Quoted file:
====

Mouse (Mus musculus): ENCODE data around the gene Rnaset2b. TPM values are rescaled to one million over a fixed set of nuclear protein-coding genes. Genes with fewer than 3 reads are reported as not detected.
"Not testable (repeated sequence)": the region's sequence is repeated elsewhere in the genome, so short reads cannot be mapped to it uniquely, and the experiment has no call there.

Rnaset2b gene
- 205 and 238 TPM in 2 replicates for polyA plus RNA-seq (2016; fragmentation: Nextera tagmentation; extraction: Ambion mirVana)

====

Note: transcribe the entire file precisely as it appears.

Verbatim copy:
Mouse (Mus musculus): ENCODE data around the gene Rnaset2b. TPM values are rescaled to one million over a fixed set of nuclear protein-coding genes. Genes with fewer than 3 reads are reported as not detected.
"Not testable (repeated sequence)": the region's sequence is repeated elsewhere in the genome, so short reads cannot be mapped to it uniquely, and the experiment has no call there.

Rnaset2b gene
- 205 and 238 TPM in 2 replicates for polyA plus RNA-seq (2016; fragmentation: Nextera tagmentation; extraction: Ambion mirVana)